Taking a Closer Look at Seawater Farming

Seawater farming. Source: Euronews

Sea water farming is farming using water from the sea instead of fresh water.

There are, as we will see, many different types of seawater farming using different techniques.

Why This Solution?

Fresh water makes up only 3% of all water available on earth, and most of it is trapped in glaciers.

Using seawater would enable regions of the world where water isn’t available in huge quantities to farm and avoid drought and famine.

A lack of water causes important social and public health issues and prevents economic development.

Seawater farming is a first step toward solving these problems.

How Seawater Farming Works

Seaweed farming

Photo by Alexey Komissarov: Pexels

The first type of seawater farming is simply growing sea vegetables in the sea.

Many types of seaweed are edible. Increasing their role in the human (or animal) diet could help with the shift towards sustainable agriculture.

Indeed, seaweeds are grown directly in the sea. They don’t consume freshwater, they don’t take up space, and they don’t exhaust the soil either.

Genetic Technology

The second type of seawater farming is somewhat equivalent to the first one, except it concerns food that normally cannot grow in seawater.

Several startups are attempting to genetically modify rice or other plants so that they can be grown with seawater, or directly in the sea like seaweeds.

Salt takes a lot of energy and complexity for life to manage and regulate. Plants or animals that aren’t used to living in an environment righ in salt often die as a result.

Making more plants salt tolerant could help with growing them in the sea.

Desalination of Water

Desalination plant. Source: Wikipedia

There are several ways to filter out salt from water. Classic water desalination uses reverse osmosis. Reverse osmosis forces water through filters at very high pressure. Filters filter the salt and other impurities, making water available for consumption.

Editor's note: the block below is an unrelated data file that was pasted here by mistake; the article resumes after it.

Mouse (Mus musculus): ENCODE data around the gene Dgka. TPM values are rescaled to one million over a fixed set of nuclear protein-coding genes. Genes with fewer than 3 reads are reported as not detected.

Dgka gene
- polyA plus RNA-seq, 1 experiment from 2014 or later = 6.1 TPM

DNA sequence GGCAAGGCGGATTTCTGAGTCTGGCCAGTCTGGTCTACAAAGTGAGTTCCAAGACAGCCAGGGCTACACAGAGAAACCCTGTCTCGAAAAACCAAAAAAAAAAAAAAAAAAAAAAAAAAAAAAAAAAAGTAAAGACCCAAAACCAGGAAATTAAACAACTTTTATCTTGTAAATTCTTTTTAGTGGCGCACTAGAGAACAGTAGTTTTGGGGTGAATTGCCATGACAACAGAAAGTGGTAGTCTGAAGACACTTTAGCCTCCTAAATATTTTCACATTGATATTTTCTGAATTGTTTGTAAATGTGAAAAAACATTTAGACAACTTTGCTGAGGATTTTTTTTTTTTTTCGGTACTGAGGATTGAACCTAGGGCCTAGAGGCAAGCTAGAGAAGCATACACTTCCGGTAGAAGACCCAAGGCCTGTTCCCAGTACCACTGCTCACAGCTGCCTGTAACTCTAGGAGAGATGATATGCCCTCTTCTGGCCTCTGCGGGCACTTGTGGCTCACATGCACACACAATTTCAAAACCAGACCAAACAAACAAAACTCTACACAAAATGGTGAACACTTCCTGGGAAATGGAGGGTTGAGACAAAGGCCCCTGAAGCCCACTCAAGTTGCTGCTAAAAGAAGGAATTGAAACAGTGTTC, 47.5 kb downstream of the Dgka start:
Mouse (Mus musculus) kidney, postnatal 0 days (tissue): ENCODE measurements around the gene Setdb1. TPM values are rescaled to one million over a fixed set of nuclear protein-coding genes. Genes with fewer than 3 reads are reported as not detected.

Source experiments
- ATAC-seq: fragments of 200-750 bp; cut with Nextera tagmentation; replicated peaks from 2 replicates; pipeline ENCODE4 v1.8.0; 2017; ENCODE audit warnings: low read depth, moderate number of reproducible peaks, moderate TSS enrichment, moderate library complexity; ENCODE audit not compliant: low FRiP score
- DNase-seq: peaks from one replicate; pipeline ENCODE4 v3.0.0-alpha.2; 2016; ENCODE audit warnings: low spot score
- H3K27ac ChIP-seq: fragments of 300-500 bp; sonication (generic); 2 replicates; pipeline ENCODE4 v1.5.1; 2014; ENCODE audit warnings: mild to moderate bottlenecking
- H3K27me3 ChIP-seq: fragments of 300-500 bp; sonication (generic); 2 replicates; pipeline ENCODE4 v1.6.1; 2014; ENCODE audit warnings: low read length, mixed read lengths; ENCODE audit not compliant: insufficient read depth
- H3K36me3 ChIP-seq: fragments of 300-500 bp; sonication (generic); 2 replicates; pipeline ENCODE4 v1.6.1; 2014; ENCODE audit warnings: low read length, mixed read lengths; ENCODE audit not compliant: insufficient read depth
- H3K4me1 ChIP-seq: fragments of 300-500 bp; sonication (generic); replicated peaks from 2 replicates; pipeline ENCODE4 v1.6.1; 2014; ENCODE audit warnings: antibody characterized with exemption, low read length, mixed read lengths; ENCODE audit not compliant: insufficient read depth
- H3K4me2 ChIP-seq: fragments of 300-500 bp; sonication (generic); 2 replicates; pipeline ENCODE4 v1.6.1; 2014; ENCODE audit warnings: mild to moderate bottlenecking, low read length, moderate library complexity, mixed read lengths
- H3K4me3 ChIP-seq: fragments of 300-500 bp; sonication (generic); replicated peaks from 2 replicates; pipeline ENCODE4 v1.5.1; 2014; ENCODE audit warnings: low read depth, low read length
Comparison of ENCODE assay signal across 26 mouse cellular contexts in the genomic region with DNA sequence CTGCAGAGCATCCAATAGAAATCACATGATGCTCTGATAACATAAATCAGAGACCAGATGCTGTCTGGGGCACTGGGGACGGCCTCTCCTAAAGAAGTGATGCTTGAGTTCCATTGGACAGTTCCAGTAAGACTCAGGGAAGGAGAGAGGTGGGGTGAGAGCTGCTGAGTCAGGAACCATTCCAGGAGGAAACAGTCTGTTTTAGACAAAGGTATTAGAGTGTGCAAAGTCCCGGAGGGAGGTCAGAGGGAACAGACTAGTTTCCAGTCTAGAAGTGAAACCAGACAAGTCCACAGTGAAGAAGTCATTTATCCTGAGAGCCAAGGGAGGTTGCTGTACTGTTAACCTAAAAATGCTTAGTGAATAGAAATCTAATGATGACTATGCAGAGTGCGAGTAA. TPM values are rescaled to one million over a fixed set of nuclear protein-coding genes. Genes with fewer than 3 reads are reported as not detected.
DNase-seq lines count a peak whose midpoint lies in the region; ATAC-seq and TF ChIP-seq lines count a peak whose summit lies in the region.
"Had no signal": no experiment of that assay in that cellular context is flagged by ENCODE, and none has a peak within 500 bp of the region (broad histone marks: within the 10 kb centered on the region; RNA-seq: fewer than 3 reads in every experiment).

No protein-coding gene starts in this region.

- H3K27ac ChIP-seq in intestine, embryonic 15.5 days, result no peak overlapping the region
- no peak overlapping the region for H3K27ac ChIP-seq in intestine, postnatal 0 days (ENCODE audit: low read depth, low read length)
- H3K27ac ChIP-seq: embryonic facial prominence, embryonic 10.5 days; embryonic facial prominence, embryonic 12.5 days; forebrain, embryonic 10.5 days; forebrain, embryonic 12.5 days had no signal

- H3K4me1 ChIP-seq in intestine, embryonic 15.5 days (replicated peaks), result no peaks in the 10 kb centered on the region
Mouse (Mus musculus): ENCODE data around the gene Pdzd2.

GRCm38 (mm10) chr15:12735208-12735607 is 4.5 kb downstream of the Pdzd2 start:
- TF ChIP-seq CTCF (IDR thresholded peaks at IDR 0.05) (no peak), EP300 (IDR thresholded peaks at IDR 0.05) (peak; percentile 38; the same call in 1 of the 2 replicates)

However, this type of desalination practice is costly in energy.

Several companies are working on a greenhouse that could be installed by the sea. The greenhouse would pump the seawater then use the sun to help it evaporate. The water is subsequently cooled down and goes to nourish the plants.

Recreating an Ecosystem

The last version of seawater farming concerns recreating a mini-ecosystem that uses and filters out the water.

First, the seawater is channelled into a fish farm. Once it’s packed with natural nutrients, the seawater continues its voyage to a mangrove farm. The mangrove tolerates saltwater and can split the water from the salt.

The leaves from the mangrove are available for human or animal consumption.

What Are the Challenges?

Scale and cost are the biggest challenges. Several of these projects are currently being tested in several countries.

While many of these projects work on a small scale, the high cost they entail means that it’s difficult to make them profitable, at least for now.

Will Seawater Farming Be Implemented in the Future?

It is highly likely.

As the worldwide population increases and the availability of freshwater decreases, seawater farming solves several problems at once, namely lack of food and lack of fresh water.

It will help communities living in dry areas to become independent and grow food on a reliable basis.

Conclusion

Seawater is farming using seawater.

Several solutions exist, from water desalination greenhouses to farming directly in the sea.

While seawater farming is in the research state currently, it will likely become a reliable solution to help make agriculture more sustainable while unlocking new sources of fresh water for dry areas.

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